accompanied the rise of nationalism during the colonial period. By contrast, the 19th century legal archive brims with stories that defy this norm -women poisoning their husbands to elope with their paramours, men ardently complaining of their wives’ infidelity, or their refusal to cohabit with them, of polyandrous women, of dancing girls who demand shares in their respectable lovers’ property, prostitutes who demand to be taken off registers. In several cases,
the ‘erotic’ claims made by women are grounded in customary practices.Within the stories housed in these 'legal' archives, neither sacred Indian womanhood, nor for that matter Indian manhood appear particularly stable, and it takes all the pedagogic might of colonial
law and nationalist politics to appropriately feminize women, masculinize men in order for the preferred heterosexual, monogamous patriarchal domestic utopia to obtain.The complex legal and cultural negotiations through which this division was delimited during the course of the 19th century is the subject of this paper. Custom, colonial patriarchal ideology,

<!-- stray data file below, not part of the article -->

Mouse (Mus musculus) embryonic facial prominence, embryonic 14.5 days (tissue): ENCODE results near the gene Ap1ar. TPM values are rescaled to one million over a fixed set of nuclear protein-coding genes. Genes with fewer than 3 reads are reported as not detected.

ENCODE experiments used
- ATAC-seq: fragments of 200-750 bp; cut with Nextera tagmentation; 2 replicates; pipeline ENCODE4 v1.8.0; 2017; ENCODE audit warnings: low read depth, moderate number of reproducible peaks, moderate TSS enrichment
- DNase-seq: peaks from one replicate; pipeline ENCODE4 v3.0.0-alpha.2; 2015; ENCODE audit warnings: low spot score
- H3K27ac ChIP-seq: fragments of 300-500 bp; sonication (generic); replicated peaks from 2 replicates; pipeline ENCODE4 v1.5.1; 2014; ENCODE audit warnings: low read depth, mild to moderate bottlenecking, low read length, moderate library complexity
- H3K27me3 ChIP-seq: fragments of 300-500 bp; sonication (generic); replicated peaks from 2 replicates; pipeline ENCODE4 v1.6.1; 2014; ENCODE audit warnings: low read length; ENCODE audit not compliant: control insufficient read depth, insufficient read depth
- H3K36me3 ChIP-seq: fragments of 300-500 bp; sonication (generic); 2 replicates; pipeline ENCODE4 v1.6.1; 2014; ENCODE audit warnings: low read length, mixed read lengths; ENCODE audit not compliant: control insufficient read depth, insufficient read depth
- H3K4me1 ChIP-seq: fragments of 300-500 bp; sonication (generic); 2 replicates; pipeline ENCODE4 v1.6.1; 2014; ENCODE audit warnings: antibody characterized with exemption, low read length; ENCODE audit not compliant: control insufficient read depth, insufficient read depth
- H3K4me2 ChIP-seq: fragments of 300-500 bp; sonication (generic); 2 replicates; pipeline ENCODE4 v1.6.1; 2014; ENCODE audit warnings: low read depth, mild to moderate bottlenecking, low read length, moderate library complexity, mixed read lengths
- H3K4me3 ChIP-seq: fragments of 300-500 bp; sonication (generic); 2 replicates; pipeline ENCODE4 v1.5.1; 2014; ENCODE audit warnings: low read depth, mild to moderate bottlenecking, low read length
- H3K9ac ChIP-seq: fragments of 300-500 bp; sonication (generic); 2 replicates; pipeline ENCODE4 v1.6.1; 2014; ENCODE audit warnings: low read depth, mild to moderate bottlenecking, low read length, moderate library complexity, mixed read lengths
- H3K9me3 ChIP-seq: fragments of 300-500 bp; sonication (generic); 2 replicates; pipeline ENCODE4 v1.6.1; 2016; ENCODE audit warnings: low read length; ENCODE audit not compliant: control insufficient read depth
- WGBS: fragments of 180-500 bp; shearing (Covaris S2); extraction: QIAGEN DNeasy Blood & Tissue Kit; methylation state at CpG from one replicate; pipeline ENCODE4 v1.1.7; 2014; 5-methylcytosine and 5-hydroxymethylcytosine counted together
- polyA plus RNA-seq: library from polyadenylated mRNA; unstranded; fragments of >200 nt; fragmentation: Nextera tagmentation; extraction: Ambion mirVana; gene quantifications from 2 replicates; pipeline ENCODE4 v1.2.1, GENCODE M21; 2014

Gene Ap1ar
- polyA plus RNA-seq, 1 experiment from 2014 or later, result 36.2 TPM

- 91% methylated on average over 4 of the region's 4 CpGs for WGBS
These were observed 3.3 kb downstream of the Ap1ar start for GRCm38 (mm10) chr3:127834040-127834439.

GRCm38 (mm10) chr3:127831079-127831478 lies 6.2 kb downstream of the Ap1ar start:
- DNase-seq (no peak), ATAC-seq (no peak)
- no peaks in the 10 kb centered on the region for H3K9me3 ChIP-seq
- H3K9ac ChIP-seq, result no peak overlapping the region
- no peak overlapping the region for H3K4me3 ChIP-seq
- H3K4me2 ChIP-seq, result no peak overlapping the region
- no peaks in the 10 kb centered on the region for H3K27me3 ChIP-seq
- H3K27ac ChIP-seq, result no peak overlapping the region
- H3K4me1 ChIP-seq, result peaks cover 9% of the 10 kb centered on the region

anti-colonial nationalism and legal interpretation played varying parts in the “cultural process” 8 of lawmaking which resulted in the constitution of the public-private divide. In this paper, I traverse the legal archive to several moments during India’s colonial past where heterosexuality, masculinity, femininity and patriarchy were not as rigidly entrenched as they now appear.